By Robert B. Reich
6:00 a.m. EST, November 9, 2011
The biggest question in America these days is how to revive the economy.
The biggest question among activists now occupying Wall Street and dozens of American cities is how to strike back against the nation’s almost unprecedented concentration of income, wealth and political power in the top 1 percent.
The two questions are related. With so much income and wealth concentrated at the top, the vast middle class no longer has the purchasing power to buy what the economy is capable of producing. (People could pretend otherwise as long as they could treat their homes as ATMs, but the borrowing ended when the housing bubble burst in 2008.)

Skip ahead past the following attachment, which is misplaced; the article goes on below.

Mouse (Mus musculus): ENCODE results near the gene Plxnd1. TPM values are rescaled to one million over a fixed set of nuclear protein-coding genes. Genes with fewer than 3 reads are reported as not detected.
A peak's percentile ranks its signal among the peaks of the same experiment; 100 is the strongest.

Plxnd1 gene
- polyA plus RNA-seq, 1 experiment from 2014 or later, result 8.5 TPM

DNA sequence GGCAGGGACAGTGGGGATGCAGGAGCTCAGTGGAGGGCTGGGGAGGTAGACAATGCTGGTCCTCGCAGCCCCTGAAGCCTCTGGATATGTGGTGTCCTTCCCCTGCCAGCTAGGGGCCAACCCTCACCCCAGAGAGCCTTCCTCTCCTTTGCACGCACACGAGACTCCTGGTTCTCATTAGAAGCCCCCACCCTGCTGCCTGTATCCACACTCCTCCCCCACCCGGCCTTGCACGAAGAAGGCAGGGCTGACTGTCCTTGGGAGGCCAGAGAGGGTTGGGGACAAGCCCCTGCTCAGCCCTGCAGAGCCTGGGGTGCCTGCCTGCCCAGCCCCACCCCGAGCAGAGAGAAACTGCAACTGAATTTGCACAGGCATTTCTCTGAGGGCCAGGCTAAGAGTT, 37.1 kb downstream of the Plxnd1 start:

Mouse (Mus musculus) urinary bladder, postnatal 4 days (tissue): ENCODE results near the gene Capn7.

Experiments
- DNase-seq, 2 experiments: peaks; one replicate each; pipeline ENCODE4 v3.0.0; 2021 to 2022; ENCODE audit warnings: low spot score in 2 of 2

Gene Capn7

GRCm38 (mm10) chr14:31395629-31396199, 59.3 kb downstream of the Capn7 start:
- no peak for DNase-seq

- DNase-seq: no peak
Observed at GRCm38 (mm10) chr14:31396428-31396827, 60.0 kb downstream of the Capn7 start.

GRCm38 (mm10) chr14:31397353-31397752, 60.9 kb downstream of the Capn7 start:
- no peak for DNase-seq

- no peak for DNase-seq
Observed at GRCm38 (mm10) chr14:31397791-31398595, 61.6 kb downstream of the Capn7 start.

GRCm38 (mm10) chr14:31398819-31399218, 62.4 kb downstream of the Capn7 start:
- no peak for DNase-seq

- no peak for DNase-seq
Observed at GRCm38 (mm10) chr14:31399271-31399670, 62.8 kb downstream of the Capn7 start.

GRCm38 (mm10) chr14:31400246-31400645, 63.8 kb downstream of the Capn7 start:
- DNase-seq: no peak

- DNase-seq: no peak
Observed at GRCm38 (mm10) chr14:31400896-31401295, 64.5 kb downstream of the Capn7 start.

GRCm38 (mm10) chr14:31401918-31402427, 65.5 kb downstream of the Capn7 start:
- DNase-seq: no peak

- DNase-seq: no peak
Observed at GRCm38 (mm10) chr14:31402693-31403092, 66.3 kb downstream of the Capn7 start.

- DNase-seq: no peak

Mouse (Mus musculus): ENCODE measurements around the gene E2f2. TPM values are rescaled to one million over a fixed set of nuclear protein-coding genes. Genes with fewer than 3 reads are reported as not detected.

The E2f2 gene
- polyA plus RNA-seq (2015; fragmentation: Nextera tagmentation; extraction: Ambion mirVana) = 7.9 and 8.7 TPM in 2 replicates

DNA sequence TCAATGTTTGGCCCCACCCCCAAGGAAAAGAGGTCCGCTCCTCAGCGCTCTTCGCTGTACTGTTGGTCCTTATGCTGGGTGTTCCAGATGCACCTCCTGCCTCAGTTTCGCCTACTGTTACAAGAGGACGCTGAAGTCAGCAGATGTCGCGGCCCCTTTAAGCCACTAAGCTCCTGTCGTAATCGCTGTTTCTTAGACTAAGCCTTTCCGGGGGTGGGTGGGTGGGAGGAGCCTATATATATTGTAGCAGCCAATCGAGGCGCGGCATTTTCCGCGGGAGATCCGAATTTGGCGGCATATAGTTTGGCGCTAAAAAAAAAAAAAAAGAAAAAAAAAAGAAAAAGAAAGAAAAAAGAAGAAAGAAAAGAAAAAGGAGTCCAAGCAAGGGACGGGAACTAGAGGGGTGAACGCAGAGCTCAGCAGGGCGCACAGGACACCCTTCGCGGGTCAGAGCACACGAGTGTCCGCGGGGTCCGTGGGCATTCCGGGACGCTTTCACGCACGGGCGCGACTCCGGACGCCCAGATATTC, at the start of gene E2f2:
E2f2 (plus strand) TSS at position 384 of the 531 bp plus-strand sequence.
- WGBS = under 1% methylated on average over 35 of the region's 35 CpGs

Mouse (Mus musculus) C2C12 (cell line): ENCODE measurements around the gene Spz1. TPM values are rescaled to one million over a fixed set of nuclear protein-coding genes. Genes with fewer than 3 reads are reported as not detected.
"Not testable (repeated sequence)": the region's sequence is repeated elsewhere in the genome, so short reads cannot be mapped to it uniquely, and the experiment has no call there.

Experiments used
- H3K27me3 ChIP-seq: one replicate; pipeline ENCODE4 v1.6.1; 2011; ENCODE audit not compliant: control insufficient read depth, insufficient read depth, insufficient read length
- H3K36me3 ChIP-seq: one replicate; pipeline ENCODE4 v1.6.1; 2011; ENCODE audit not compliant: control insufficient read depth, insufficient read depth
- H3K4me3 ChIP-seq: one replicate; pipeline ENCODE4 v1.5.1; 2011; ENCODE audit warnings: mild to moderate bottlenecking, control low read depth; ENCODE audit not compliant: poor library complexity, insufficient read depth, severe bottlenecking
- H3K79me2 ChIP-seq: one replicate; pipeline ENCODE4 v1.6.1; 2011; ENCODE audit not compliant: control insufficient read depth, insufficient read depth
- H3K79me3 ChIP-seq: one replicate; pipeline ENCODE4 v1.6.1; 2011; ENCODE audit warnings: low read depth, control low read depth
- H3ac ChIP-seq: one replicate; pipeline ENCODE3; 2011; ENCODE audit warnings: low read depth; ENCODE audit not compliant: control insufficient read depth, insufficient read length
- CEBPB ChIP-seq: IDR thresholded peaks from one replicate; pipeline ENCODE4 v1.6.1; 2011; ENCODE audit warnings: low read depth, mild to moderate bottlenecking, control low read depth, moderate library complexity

The result is prolonged stagnation and high unemployment as far as the eye can see. Last Friday, the Labor Department reported 80,000 new jobs in October. But more than 100,000 are needed just to keep up with the growth of the nation’s working-age population. And the wages of most people with jobs continue to drop. Read More